Our software developer, Ted Han, has been building the web-based corrections tool. It has two main parts:

  • Discovery — finding who shared the original.
  • Response — alerting sharers to the update, with the goal of getting them to share the update.

We’re using data generated by social media and analytics companies, bringing it into the tool to show journalists the reach of what they’ve published, and then decide which sharers of that content should get alerts when a correction is published.

How is this possible? Last year, we devised a methodology with our partners at McClatchy, a major news company. We described our approach in a blog post— our example was a column in the Fort Worth Star-Telegram, in which the columnist quoted from a news article that was based on incorrect information a government agency had provided — and how we planned to use technology to automate the hands-on process of sending out updates we used in that case.

As I said in the headline above, this post has a mistake in it. We’re asking a few of our friends to tweet about the post or retweet our own tweets. Once we’ve been informed — maybe by you? — of the mistake, I’ll correct this post here. Then I’ll use the tool to find out who shared it, and will further use it to alert several of those people who tweeted about the original.

This is a test to see how it all works, and to generate screen shots for a Users Guide we’ll give newsrooms as they test the tool.

So, if you can find the error, let me know (and include your Twitter handle so I can credit you there).

(Note: This is adapted from a “Tweetstorm” earlier today.)

More than a decade ago I begged journalists and sharers of breaking news to employ a “slow news” approach. The Kobe Bryant story demonstrates that need more than ever.

What’s slow news? It’s the notion that we should slow down before publishing information we can’t absolutely verify, and before believing what we’ve seen published.

I’m sorry to say that we haven’t made enough progress. Slowing down before publishing is the duty (I believe it should be viewed that way) of journalists and social media sharers. Yesterday’s barrage of misinformation, incomplete information, and guesses demonstrated that we’re not close.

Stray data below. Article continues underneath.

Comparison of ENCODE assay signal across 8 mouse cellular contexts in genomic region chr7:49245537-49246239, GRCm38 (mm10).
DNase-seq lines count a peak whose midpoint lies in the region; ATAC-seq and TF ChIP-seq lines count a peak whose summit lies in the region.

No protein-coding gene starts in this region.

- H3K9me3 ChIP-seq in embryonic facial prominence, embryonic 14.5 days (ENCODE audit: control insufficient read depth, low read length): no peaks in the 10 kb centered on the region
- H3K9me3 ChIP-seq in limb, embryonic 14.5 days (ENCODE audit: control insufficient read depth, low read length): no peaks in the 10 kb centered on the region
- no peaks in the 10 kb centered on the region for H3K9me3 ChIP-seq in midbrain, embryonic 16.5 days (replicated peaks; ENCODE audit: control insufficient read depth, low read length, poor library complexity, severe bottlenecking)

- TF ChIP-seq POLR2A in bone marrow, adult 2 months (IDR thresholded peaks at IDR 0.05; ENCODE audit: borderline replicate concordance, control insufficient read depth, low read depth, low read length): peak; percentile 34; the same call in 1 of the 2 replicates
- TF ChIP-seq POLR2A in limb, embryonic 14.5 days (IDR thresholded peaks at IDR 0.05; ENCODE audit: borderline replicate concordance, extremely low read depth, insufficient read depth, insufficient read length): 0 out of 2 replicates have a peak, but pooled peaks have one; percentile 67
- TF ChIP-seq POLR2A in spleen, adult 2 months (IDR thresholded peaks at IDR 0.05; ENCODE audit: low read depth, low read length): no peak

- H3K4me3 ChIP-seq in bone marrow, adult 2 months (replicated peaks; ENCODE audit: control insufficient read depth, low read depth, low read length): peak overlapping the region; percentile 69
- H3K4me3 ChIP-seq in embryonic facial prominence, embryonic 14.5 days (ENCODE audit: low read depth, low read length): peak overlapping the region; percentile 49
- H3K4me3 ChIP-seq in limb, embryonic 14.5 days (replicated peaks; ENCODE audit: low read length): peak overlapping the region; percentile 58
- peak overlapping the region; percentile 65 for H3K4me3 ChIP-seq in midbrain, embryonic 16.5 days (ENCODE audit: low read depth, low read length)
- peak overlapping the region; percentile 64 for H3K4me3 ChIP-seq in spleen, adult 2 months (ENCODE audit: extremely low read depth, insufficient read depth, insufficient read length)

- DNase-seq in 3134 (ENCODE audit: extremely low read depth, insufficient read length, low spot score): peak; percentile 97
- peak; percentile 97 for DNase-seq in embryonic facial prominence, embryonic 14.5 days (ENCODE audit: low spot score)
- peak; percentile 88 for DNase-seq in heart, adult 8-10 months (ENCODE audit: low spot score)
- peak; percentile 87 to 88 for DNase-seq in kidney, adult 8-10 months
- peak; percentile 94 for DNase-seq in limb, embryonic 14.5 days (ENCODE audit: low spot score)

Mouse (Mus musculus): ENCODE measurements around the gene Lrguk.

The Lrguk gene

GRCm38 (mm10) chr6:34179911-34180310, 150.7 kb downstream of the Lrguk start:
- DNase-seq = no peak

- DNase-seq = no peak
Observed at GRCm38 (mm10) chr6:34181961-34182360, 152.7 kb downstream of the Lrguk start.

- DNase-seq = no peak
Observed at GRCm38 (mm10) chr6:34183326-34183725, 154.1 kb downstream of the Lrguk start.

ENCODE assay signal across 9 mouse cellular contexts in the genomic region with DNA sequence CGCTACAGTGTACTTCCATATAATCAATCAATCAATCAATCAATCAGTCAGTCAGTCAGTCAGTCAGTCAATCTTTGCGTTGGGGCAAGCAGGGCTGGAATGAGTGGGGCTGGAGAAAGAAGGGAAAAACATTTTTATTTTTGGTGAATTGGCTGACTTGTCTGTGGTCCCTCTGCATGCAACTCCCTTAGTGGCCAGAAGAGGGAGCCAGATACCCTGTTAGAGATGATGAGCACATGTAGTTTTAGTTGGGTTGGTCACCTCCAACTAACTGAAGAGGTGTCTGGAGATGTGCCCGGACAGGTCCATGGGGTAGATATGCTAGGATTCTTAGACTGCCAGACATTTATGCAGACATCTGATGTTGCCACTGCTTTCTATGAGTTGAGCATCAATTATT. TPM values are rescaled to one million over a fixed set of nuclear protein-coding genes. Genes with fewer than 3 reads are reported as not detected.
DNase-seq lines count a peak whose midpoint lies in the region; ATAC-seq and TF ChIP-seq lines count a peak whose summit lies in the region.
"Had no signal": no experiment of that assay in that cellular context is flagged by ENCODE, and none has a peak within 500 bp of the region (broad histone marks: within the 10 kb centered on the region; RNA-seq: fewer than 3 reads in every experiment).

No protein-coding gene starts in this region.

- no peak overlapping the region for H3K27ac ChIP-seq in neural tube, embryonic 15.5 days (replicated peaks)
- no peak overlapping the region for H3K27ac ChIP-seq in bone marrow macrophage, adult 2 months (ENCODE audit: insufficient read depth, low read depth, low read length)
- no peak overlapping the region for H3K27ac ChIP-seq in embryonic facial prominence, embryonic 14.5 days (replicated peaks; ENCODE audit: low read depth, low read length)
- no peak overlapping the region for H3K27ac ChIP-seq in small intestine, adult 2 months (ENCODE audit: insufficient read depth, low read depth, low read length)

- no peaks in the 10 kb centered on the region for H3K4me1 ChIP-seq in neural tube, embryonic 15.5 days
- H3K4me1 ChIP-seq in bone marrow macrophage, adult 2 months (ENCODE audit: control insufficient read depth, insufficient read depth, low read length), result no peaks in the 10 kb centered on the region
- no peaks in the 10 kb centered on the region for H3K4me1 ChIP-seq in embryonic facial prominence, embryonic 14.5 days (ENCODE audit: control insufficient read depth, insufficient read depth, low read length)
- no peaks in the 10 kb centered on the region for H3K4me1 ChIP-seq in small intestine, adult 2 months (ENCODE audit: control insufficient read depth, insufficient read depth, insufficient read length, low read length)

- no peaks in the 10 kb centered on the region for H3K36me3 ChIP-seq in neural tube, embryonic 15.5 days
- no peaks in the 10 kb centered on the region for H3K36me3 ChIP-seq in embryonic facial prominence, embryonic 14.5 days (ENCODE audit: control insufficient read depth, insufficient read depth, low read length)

Since we can’t expect journalists to do it, and social media’s vastness guarantees that incomplete or wrong information will spread fast, it’s really up to the rest of us — the “consumers” of information — to adopt a slow-news philosophy.

In our digital media literacy course at the Cronkite School, Kristy Roschke and I ask students to pause before believing or sharing pretty much anything, especially when it’s breaking news or a fast-developing story. We use examples like this to show why that’s needed.It comes down to this:

The faster the news accelerates, the slower I am inclined to believe anything I hear — and the harder I look for the coverage that pulls together the most facts with the most clarity about what’s known and what’s speculation.

Meanwhile, if journalists won’t stop spraying out the latest speculation, the least they can do is to find ways to get updates and corrections to as many of the people who’ve read the early “news” as quickly and broadly as possible.

At the ASU News Co/Lab, which I co-founded a couple of years ago, we’re working on ways to help journalists and prominent sharers do just that. A tool, now under development, can partially automate the process of sending corrections down the same social pathways that the original errors traveled.